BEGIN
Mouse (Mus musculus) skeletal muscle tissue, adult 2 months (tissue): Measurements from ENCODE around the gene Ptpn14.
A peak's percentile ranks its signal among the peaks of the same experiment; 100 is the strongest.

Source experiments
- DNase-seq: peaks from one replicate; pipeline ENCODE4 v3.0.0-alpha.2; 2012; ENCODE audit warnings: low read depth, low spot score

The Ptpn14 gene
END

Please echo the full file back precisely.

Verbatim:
Mouse (Mus musculus) skeletal muscle tissue, adult 2 months (tissue): Measurements from ENCODE around the gene Ptpn14.
A peak's percentile ranks its signal among the peaks of the same experiment; 100 is the strongest.

Source experiments
- DNase-seq: peaks from one replicate; pipeline ENCODE4 v3.0.0-alpha.2; 2012; ENCODE audit warnings: low read depth, low spot score

The Ptpn14 gene